On November 1, 1924 Tilghman was eating in a restaurant when a shot was fired outside by a drunken Prohibition Officer, by the name of Wiley Lynn. At the sound of the shot, Tilghman immediately left the restaurant and began to lead Lynn toward the jail. Lynn, who had clashed with Tilghman on other occasions, pulled out a small automatic pistol and shot Tilghman, who died 15 minutes later. The incident is recognized as one of the last gunfights of the Old West. Tilghman is buried at the Oak Park Cemetery just west of Chandler.
When the Mother Road came through Chandler in 1926 it brought a significant amount of commercial business as travelers crossed the state and the country. When the turnpikes began to be built, Chandler like many Route 66 cities suffered another blow. However, agriculture and livestock have continued to keep this small community of almost 3,000 alive today.
As you pass through Chandler, be sure to check out the many murals on the town’s buildings, the Lincoln Motel, which has been in continuous operation since 1939, and the lovingly restored Phillips 66 Station at 7th and Manvel on Route 66.
While in Chandler, also make sure to visit the Route 66 Interpretive Center and Gift Shop located at the crossroads of Route 66 and Mickey Clarkson Avenue. Situated in the old 1930’s-era Armory Building, the interactive experience takes visitors through a visually entertaining “drive” from the 1920’s through current day on Route 66.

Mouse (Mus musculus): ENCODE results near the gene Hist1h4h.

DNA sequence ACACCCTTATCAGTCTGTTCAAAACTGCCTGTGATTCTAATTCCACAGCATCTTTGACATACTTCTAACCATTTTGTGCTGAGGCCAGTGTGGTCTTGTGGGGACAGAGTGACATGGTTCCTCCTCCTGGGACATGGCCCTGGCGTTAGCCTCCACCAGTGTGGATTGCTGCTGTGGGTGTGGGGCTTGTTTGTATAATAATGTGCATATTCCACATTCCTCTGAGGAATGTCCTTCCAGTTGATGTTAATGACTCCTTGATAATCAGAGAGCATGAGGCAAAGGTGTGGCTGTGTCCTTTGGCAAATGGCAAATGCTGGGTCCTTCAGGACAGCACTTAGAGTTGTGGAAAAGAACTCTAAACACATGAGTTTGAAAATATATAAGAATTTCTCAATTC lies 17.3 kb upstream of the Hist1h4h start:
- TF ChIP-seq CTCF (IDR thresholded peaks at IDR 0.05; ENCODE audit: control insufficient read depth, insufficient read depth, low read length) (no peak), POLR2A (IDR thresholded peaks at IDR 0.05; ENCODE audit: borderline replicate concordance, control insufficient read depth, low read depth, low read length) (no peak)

As you continue your travels West to Warwick there is the last remaining Meramec Caverns painted barn on the Oklahoma Mother Road. However, you won’t see it westbound as the barn faces travelers headed east in an attempt to lure them many miles east to Missouri. As you watch the road, have your travel partner looking out the back window to the south side of the old highway.
Chandler is located 48 miles northeast of Oklahoma City and 67 miles southwest of Tulsa. Abundant lakes, ponds and rivers provide a fishing Mecca for anglers, where bass, crappie, catfish, and perch are plentiful. Hunters will find an abundant supply of white tail deer and migrating ducks and geese as they pass through each fall and spring.